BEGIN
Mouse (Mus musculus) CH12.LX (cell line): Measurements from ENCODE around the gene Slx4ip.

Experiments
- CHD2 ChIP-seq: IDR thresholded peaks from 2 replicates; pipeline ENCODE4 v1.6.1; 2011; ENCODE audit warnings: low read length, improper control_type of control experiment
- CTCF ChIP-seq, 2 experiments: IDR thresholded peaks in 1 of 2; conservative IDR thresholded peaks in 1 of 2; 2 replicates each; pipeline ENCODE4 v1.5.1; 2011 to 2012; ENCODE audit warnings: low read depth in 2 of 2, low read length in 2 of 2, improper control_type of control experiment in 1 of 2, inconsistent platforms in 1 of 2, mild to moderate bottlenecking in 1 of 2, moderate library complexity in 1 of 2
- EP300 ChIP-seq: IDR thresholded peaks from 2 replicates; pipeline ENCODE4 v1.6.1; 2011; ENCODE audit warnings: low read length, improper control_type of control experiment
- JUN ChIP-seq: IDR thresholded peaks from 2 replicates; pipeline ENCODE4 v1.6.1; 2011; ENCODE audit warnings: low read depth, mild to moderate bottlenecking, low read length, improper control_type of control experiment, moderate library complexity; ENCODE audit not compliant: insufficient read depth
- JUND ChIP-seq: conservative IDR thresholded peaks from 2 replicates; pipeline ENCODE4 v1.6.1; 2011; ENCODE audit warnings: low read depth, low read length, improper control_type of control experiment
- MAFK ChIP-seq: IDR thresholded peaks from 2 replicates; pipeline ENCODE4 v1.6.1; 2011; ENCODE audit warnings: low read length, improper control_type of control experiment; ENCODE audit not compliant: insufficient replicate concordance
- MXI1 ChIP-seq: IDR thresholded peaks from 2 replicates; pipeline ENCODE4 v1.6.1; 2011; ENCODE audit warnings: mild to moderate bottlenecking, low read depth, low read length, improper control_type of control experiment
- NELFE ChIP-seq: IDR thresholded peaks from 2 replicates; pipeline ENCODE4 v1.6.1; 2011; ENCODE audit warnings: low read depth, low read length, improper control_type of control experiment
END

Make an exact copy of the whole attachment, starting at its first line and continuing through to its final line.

Mouse (Mus musculus) CH12.LX (cell line): Measurements from ENCODE around the gene Slx4ip.

Experiments
- CHD2 ChIP-seq: IDR thresholded peaks from 2 replicates; pipeline ENCODE4 v1.6.1; 2011; ENCODE audit warnings: low read length, improper control_type of control experiment
- CTCF ChIP-seq, 2 experiments: IDR thresholded peaks in 1 of 2; conservative IDR thresholded peaks in 1 of 2; 2 replicates each; pipeline ENCODE4 v1.5.1; 2011 to 2012; ENCODE audit warnings: low read depth in 2 of 2, low read length in 2 of 2, improper control_type of control experiment in 1 of 2, inconsistent platforms in 1 of 2, mild to moderate bottlenecking in 1 of 2, moderate library complexity in 1 of 2
- EP300 ChIP-seq: IDR thresholded peaks from 2 replicates; pipeline ENCODE4 v1.6.1; 2011; ENCODE audit warnings: low read length, improper control_type of control experiment
- JUN ChIP-seq: IDR thresholded peaks from 2 replicates; pipeline ENCODE4 v1.6.1; 2011; ENCODE audit warnings: low read depth, mild to moderate bottlenecking, low read length, improper control_type of control experiment, moderate library complexity; ENCODE audit not compliant: insufficient read depth
- JUND ChIP-seq: conservative IDR thresholded peaks from 2 replicates; pipeline ENCODE4 v1.6.1; 2011; ENCODE audit warnings: low read depth, low read length, improper control_type of control experiment
- MAFK ChIP-seq: IDR thresholded peaks from 2 replicates; pipeline ENCODE4 v1.6.1; 2011; ENCODE audit warnings: low read length, improper control_type of control experiment; ENCODE audit not compliant: insufficient replicate concordance
- MXI1 ChIP-seq: IDR thresholded peaks from 2 replicates; pipeline ENCODE4 v1.6.1; 2011; ENCODE audit warnings: mild to moderate bottlenecking, low read depth, low read length, improper control_type of control experiment
- NELFE ChIP-seq: IDR thresholded peaks from 2 replicates; pipeline ENCODE4 v1.6.1; 2011; ENCODE audit warnings: low read depth, low read length, improper control_type of control experiment